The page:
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My house has a flat roof and leaks, mostly directly underneath the drains.

I've had problems with leaking around the drains since I've owned the house, mostly dripping, but over time it's turned into gallons of water.

Last year I installed a foam membrane which is basically indestructible and totally leak-proof, but I'm still leaking. (the new roof stopped an unrelated leak in a different part of the house).

I think I've narrowed the leak down to the drain in the upper left of the picture. I think the leak is below the roof membrane, but above the roof decking (it's very hard to tell). The drain has a small bit of chicken wire rolled up in it to keep out debris.

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My question is, why do I have two drains so close to each other (they're about 18 inches apart), and is there a reason that I couldn't just seal off the one that I think is leaking? Both drains appear to drain into different pipes, one of which (upper left) has a toilet pipe connected to it in the basement.

The house was built in 1928. Based on the technology level of the drain on the lower-right, I presume it was installed sometime after the house was built (?), or at least someone upgraded it, without upgrading the other one.

  • Both drains are at about the level. When it rains hard, water pools around them both. If it's supposed to be a vent, it's awfully low - the other vents are the normal sort, 10 inches or so above the roof. – Seth Aug 30 '15 at 0:40
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    the one in the lower right is sitting in a well is the over flow drain. Code states that a second drain is to be installed 2 inches above the roofs lowest point. – ojait Aug 30 '15 at 0:50
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You have a redundant roof drain. If one of them were to fail (clog) the other would (hopefully) continue to allow water to drain from the roof. If you were to cap one of them And the only drain were to become clogged water would accumulate on your roof to possibly it failed (or found a new route to the inside).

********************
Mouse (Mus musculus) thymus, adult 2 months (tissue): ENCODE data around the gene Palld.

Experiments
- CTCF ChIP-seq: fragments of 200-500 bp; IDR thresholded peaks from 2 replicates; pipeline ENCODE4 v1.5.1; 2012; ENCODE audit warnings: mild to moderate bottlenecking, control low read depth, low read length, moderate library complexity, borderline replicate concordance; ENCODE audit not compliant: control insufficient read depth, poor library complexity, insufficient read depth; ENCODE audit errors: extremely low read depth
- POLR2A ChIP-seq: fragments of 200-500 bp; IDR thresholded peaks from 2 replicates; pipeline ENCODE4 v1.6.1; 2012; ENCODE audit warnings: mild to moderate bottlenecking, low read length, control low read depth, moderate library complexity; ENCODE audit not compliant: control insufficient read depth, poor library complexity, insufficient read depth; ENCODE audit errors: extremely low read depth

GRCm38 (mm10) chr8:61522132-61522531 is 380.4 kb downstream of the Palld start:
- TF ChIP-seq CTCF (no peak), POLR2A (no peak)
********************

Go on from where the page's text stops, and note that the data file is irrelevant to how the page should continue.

as for it leaking: it would be easiest to open an access to the drain piping inside the roof. Start were you said the water is wetting the ceiling and cut out a opening (14x14) to allow you to inspect and/or repair the pipe. The pipe, if it is original from the 1930's (geez, hmm) I believe would be 2-4" threaded galvanized? Maybe 2" cast? It may even be large diameter copper pipe. What ever the pipe material replace any rotted or rusted sections with ABS of comparable diameter. Join the new to old with rubber repair sleeves that tighten with hose clamps.

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    The pipe is cast iron, about 4". Water seems to be coming in directly between the two drains. Plugging the extra drain sounds a lot easier, but the drains do clog often from bits of gunk that blow in from a neighbor's tree. Thanks. – Seth Aug 30 '15 at 17:42
  • So it isn't the pipe that is leaking , but around the pipe / roof joint? Probably were the pipe exits to the roof. See how well the pipe is secured. If you can try to shake the section around the roof drain. It should be fairly rigid and affixed to the roof joists. If not install a length of perforated plumbers tape under the pipe for stability. It seems you have a roof leak. From outside on the roof you need to look critically around each drain and in the immediate area. Hopefully it is a small gap that can be filled with 100% silicone. Before closing the opening inside test the repair – ojait Aug 30 '15 at 18:11

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